Coming Full Circle as a Caregiver
by Susan Beausang
I never stop learning from my mother. Through Mom, I am learning what it is like to make your way through cancer treatment at the age of 89. It is nothing like the mom I witnessed facing and beating cancer over 30 years ago. The medical system, cancer treatment, and most importantly, Mom have changed. This experience guiding, caring, and advocating for Mom has me more convinced than ever of the importance of patient advocates and personal caregivers.
Mom has lymphoma, the bad and the good kind, depending on how you look at it. It is fast-growing, but for that reason, more treatable. In some important respects, Mom has journeyed this path before, walking both sides of the care line – giver and receiver. After beating breast cancer, she was there for my father through his struggle with pancreatic cancer. I was there for Dad too, but it was different. My dad was a doctor, still fairly young and confident, and he had my mom to lean on and respond to his needs.
After doctor’s visits and trips to the pharmacy, most caregiving happens at home.
Having survived breast cancer and a radical mastectomy, and having been by my father’s side through his journey with pancreatic cancer, Mom always swore that if she ever again faced cancer, she would not seek treatment. She has changed her mind. She is receiving chemotherapy and has been doing remarkably well with that aspect of her care. And I am here, walking beside her. Patient caregiving and advocacy has gone from being the frosting on the medical care cake to being the flour.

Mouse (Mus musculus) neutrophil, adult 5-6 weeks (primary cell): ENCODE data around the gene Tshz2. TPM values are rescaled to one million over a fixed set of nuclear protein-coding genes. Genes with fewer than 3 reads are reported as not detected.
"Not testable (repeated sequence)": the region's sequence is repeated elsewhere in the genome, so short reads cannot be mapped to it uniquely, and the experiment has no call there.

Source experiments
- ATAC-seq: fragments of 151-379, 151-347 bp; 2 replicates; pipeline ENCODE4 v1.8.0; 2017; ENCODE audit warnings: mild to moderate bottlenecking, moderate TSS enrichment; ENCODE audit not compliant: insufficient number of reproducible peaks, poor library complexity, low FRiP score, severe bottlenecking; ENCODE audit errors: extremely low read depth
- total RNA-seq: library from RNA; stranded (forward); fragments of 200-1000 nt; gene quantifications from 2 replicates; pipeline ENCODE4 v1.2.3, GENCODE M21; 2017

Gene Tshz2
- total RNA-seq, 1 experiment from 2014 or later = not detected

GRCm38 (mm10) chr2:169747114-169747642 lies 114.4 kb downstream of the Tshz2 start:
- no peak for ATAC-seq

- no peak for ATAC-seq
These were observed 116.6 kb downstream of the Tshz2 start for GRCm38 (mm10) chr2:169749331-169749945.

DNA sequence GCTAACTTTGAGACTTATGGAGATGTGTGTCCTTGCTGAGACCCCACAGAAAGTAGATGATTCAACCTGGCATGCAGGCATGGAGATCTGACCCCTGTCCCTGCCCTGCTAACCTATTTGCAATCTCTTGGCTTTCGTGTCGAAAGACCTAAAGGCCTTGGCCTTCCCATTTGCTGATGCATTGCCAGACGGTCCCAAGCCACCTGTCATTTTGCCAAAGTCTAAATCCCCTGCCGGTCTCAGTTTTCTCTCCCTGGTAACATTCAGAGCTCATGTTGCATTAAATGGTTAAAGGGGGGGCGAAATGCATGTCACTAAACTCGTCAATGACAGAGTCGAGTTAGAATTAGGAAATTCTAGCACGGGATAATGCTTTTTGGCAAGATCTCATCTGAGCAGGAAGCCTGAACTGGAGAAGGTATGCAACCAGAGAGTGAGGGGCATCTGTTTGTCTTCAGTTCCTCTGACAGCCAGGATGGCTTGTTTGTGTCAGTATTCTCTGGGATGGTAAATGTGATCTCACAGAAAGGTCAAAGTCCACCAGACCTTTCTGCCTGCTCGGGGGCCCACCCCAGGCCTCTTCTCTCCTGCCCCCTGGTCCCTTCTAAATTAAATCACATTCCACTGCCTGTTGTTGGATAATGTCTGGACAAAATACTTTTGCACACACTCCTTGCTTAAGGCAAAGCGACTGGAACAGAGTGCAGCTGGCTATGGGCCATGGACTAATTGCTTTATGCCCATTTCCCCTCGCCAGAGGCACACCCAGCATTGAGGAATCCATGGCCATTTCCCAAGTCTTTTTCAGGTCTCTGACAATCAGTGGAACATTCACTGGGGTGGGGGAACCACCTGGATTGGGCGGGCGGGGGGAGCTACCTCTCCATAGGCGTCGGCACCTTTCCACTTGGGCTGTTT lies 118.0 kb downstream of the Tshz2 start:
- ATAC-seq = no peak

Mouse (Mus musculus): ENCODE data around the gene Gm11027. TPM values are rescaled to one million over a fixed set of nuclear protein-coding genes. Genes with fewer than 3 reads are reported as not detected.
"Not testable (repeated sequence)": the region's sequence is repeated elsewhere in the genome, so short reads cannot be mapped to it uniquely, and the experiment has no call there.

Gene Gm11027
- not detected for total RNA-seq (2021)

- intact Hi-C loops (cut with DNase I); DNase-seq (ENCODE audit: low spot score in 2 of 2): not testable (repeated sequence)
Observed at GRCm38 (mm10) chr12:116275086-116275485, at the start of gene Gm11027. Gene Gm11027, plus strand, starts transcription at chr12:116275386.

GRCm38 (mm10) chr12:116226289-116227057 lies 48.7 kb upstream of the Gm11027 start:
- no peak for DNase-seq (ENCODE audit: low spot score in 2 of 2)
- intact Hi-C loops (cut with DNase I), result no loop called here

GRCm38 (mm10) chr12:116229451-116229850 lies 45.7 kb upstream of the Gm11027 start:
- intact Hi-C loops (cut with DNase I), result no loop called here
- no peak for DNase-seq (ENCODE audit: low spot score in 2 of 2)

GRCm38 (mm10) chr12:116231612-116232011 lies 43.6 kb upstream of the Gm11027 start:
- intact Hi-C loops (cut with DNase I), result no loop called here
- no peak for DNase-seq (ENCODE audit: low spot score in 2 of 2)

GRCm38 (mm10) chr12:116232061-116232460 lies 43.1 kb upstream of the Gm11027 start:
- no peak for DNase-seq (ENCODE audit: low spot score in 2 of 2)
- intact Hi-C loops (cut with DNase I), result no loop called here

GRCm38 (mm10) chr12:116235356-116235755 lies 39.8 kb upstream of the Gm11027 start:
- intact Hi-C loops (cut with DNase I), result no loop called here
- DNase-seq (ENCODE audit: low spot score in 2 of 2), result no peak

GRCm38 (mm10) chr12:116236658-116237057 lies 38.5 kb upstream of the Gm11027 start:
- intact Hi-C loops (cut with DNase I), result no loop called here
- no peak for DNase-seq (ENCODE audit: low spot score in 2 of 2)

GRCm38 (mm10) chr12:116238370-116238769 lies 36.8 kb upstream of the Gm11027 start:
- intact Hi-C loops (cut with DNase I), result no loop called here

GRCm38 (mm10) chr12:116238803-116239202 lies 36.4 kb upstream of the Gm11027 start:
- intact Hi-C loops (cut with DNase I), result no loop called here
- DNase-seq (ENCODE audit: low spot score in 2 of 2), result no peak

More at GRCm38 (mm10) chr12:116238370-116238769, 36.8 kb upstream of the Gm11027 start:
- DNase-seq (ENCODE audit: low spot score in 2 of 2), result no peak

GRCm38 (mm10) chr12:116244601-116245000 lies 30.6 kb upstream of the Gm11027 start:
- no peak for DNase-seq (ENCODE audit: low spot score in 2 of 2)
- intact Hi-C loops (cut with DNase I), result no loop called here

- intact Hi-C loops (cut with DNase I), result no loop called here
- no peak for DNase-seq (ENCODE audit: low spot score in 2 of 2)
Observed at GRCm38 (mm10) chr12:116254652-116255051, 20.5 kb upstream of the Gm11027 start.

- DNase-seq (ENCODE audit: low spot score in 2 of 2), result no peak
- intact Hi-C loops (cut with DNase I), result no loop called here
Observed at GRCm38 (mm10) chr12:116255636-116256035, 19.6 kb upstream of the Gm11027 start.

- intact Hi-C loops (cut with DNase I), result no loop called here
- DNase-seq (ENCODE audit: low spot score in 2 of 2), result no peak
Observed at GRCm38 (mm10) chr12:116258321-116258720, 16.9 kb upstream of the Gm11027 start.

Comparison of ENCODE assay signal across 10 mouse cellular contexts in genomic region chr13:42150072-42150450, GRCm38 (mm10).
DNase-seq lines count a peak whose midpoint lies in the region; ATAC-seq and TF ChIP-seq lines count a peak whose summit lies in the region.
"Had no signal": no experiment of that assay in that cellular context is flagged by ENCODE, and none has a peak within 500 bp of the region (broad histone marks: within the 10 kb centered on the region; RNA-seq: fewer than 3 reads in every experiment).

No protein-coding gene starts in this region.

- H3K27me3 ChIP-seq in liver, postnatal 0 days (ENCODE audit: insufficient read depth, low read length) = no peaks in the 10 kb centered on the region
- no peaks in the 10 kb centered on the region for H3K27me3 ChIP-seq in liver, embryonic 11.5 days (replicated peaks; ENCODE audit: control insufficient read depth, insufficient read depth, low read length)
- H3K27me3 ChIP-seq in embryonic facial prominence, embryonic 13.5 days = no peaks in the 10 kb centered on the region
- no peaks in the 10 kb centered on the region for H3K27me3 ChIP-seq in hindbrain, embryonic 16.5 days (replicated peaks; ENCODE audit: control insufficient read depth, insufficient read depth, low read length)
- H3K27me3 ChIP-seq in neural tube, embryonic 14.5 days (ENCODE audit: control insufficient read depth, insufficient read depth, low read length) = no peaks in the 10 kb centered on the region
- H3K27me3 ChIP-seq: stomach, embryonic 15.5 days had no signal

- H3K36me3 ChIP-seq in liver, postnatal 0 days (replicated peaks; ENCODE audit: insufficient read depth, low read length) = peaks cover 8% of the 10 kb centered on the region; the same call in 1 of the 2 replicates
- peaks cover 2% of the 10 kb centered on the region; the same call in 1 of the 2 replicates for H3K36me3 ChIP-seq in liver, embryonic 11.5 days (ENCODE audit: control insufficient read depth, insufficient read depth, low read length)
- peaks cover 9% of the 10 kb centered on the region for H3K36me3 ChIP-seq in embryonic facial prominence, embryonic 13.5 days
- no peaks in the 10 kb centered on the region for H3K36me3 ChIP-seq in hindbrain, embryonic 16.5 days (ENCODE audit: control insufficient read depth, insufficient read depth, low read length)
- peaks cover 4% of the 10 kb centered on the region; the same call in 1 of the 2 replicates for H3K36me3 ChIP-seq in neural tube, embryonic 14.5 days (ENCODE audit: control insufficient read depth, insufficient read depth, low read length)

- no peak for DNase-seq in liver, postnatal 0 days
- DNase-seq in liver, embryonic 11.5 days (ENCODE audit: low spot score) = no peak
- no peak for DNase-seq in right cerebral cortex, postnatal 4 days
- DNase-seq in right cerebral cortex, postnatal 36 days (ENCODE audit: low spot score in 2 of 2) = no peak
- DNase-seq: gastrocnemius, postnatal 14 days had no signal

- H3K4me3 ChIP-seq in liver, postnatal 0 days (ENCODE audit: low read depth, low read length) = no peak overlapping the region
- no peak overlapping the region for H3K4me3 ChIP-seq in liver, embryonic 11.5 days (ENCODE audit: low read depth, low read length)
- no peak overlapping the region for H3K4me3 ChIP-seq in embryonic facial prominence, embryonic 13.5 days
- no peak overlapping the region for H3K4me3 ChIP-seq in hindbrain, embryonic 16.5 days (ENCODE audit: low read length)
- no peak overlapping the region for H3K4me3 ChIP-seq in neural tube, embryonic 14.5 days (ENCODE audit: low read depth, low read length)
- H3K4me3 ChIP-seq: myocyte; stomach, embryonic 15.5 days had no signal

Patient advocacy is just one of many aspects of caregiving. After doctor’s visits and trips to the pharmacy, most caregiving happens at home. From monitoring and administering her medication, to seeing her through sleepless nights, to finding and creating activities or social situations that improve her quality of life, caring for a loved one is a gift. I began this journey more scared than my mom, but with each passing day, my gratitude grows. I’m thankful I have this opportunity to be her foundation, to be her guide, to be her emotional pillar. It is a motherdaughter relationship come full circle.
♦ ♦ ♦ ♦ ♦
Susan Beausang is the president of 4Women.com, which aims to help women and girls cope with the emotional upheaval of medical hair loss and to advocate for greater understanding of the emotional impact of medical hair loss. An alopecian and a previvor, Susan is bald but cancer-free.
This article was originally published in Coping® with Cancer magazine, July/August 2011.